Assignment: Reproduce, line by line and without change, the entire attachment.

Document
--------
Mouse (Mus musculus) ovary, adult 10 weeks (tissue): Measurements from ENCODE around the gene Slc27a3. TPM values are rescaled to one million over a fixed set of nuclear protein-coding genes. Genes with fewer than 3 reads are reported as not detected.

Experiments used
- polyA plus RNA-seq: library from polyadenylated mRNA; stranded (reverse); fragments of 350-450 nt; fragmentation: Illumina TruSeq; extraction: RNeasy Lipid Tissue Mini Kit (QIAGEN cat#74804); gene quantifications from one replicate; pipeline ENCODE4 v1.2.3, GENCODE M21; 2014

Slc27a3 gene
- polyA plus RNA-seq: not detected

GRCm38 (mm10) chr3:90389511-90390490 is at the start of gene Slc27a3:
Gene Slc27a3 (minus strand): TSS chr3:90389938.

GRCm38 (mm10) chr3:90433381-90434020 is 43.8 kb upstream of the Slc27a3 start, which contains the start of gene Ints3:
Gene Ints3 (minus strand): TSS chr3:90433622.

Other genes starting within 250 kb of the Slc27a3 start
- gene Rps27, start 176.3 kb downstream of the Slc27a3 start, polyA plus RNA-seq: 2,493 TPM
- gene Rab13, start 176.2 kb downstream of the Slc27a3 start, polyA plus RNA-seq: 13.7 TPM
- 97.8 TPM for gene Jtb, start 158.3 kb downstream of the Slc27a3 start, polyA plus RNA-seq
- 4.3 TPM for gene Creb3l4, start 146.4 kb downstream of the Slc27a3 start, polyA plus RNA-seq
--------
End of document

Mouse (Mus musculus) ovary, adult 10 weeks (tissue): Measurements from ENCODE around the gene Slc27a3. TPM values are rescaled to one million over a fixed set of nuclear protein-coding genes. Genes with fewer than 3 reads are reported as not detected.

Experiments used
- polyA plus RNA-seq: library from polyadenylated mRNA; stranded (reverse); fragments of 350-450 nt; fragmentation: Illumina TruSeq; extraction: RNeasy Lipid Tissue Mini Kit (QIAGEN cat#74804); gene quantifications from one replicate; pipeline ENCODE4 v1.2.3, GENCODE M21; 2014

Slc27a3 gene
- polyA plus RNA-seq: not detected

GRCm38 (mm10) chr3:90389511-90390490 is at the start of gene Slc27a3:
Gene Slc27a3 (minus strand): TSS chr3:90389938.

GRCm38 (mm10) chr3:90433381-90434020 is 43.8 kb upstream of the Slc27a3 start, which contains the start of gene Ints3:
Gene Ints3 (minus strand): TSS chr3:90433622.

Other genes starting within 250 kb of the Slc27a3 start
- gene Rps27, start 176.3 kb downstream of the Slc27a3 start, polyA plus RNA-seq: 2,493 TPM
- gene Rab13, start 176.2 kb downstream of the Slc27a3 start, polyA plus RNA-seq: 13.7 TPM
- 97.8 TPM for gene Jtb, start 158.3 kb downstream of the Slc27a3 start, polyA plus RNA-seq
- 4.3 TPM for gene Creb3l4, start 146.4 kb downstream of the Slc27a3 start, polyA plus RNA-seq